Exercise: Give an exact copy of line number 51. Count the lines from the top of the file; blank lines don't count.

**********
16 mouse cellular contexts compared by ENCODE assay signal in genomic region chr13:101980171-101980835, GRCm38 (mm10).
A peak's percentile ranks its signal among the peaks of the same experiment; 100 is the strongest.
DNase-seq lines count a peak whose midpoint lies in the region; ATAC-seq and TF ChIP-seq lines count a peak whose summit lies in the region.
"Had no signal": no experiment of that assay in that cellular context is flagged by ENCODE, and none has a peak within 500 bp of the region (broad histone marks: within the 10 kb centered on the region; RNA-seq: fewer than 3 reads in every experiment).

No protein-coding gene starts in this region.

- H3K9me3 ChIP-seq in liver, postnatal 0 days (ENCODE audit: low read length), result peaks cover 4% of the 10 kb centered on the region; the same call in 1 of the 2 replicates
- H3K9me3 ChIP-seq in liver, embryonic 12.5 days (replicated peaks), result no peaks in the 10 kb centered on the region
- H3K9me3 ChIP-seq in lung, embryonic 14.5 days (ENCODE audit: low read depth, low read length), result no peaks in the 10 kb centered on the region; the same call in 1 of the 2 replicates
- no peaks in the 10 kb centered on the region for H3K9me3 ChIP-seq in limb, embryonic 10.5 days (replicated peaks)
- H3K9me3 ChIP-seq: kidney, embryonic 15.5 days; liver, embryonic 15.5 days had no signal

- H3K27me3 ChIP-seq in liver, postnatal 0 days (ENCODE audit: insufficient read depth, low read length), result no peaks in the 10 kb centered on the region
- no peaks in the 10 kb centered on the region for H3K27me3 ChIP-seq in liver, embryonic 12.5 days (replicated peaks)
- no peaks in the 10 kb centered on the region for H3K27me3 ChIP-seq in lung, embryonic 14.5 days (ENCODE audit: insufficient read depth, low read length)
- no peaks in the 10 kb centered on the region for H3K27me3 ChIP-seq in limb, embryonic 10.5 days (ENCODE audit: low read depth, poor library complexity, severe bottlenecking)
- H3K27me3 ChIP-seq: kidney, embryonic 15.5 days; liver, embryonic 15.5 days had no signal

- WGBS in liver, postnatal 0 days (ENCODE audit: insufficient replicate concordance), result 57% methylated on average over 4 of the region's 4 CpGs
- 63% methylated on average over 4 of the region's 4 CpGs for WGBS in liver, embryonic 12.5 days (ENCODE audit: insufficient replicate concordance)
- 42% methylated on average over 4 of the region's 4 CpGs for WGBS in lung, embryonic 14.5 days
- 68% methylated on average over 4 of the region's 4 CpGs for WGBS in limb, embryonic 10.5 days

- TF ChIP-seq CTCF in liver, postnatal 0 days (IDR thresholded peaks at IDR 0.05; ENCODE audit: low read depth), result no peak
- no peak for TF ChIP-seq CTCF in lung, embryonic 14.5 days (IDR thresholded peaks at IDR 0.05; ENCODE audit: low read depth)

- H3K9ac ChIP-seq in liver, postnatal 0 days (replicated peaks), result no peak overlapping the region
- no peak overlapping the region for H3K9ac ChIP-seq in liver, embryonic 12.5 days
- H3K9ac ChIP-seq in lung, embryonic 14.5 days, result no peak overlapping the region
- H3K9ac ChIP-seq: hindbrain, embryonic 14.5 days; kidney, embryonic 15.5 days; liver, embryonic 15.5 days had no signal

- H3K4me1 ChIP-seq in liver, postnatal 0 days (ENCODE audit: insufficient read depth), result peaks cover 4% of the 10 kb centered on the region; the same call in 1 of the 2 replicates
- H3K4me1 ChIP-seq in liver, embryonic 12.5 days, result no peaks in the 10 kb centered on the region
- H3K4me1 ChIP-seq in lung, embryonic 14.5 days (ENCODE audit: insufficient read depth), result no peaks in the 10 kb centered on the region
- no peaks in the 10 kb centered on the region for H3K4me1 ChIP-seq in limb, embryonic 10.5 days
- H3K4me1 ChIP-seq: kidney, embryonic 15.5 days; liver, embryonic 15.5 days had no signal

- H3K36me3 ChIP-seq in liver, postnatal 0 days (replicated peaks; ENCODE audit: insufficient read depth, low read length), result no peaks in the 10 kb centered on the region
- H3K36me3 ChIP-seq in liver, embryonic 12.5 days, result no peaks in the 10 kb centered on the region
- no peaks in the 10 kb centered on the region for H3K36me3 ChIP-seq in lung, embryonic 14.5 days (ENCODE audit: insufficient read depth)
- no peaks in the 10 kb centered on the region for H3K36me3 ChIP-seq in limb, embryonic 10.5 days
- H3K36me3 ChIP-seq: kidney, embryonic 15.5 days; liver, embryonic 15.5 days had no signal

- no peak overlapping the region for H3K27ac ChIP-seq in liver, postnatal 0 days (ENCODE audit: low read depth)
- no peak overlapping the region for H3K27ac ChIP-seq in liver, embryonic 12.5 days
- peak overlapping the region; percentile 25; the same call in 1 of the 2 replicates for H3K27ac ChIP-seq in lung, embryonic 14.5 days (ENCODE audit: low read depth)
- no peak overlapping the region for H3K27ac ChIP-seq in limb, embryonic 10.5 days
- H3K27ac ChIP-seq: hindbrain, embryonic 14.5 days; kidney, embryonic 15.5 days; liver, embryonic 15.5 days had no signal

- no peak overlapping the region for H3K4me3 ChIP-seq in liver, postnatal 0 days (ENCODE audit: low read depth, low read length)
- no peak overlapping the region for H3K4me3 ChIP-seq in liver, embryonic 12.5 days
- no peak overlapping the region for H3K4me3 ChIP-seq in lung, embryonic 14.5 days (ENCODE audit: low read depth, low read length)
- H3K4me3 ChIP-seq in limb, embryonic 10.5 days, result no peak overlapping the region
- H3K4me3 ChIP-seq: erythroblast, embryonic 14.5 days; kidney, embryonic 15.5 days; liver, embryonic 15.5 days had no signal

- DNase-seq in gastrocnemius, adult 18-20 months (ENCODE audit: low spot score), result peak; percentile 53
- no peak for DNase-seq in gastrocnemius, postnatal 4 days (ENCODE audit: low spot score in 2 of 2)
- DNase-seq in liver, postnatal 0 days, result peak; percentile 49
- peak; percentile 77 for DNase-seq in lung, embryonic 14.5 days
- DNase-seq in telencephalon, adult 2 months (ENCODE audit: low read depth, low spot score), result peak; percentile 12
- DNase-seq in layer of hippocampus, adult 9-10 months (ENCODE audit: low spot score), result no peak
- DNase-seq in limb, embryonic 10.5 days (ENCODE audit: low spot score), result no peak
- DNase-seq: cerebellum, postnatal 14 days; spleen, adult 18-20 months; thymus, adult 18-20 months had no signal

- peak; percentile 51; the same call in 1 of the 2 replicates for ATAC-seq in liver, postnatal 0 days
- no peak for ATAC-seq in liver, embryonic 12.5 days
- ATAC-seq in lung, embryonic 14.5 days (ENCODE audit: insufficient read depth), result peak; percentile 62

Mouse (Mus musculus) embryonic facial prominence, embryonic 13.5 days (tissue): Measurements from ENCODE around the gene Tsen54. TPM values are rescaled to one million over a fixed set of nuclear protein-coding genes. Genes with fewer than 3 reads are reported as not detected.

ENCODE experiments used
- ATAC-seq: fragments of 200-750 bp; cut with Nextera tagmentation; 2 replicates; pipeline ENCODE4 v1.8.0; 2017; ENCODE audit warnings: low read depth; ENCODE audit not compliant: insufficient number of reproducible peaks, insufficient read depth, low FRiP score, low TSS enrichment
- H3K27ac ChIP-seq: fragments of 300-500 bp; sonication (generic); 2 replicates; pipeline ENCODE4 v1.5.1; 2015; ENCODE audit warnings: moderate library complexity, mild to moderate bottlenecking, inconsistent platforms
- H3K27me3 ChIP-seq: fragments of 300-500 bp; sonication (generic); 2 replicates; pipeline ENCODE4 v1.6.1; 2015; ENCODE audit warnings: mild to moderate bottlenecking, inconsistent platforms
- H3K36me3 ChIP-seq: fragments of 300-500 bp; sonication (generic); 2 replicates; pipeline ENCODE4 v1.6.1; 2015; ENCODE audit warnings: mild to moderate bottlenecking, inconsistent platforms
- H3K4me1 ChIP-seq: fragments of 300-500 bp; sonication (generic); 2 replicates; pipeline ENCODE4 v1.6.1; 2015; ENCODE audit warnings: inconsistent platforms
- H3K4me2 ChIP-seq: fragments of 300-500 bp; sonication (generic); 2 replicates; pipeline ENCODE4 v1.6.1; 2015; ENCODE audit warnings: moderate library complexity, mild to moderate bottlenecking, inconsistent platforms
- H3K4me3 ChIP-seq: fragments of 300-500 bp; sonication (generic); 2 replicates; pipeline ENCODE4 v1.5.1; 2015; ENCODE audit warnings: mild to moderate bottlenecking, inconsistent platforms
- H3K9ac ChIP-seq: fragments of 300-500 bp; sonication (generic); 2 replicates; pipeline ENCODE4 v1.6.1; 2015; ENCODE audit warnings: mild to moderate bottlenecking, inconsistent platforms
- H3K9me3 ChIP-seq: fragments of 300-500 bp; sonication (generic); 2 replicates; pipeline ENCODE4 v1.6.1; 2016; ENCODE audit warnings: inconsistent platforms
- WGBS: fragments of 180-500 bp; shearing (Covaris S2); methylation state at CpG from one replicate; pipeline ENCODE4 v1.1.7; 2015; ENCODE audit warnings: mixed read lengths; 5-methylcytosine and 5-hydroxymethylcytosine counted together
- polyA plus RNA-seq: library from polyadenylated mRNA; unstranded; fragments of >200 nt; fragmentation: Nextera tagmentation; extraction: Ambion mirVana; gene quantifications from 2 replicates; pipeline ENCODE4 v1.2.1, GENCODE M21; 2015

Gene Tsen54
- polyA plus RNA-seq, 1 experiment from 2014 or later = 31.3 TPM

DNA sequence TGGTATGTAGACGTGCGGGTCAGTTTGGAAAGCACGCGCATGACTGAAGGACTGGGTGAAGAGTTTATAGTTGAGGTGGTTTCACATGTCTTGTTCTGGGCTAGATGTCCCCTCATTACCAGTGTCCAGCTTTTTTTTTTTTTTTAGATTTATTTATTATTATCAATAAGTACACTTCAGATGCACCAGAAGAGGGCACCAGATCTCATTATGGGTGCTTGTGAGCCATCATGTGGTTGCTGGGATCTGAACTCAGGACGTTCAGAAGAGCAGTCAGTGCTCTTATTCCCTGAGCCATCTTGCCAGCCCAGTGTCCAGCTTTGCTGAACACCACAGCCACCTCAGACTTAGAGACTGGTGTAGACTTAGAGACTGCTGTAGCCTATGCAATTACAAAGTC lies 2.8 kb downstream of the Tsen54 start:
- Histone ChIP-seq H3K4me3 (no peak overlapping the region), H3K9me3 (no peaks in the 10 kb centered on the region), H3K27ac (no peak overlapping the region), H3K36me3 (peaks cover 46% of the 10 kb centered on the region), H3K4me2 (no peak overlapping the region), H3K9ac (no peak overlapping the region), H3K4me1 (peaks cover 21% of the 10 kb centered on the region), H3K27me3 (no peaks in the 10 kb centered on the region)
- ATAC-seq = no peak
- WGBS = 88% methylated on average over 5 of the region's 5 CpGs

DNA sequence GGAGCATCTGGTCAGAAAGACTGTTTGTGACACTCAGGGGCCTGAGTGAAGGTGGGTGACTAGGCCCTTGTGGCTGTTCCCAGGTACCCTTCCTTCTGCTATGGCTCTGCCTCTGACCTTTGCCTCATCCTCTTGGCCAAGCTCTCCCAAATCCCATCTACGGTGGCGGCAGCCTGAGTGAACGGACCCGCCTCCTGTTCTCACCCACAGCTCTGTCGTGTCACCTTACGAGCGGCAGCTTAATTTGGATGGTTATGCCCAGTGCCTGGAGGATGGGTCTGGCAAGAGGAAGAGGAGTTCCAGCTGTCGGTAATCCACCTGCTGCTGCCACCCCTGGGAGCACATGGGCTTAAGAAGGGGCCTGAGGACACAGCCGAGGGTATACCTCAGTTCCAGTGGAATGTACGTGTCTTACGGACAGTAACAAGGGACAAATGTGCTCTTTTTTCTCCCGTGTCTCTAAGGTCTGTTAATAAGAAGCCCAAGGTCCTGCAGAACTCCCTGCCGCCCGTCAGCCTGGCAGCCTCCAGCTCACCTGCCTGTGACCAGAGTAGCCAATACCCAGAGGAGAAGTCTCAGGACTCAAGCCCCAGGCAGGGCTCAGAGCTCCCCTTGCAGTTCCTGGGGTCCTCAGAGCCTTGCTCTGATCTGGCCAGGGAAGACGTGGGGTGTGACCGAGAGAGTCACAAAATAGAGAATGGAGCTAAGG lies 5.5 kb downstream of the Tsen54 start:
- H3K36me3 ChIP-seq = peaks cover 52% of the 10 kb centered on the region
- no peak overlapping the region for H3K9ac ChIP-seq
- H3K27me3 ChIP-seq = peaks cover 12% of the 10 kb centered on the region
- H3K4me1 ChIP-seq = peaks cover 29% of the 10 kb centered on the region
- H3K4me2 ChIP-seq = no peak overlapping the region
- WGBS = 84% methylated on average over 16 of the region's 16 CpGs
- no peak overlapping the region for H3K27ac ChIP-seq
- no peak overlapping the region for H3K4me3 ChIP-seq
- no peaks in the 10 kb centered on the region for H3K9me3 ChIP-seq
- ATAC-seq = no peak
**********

- DNase-seq in layer of hippocampus, adult 9-10 months (ENCODE audit: low spot score), result no peak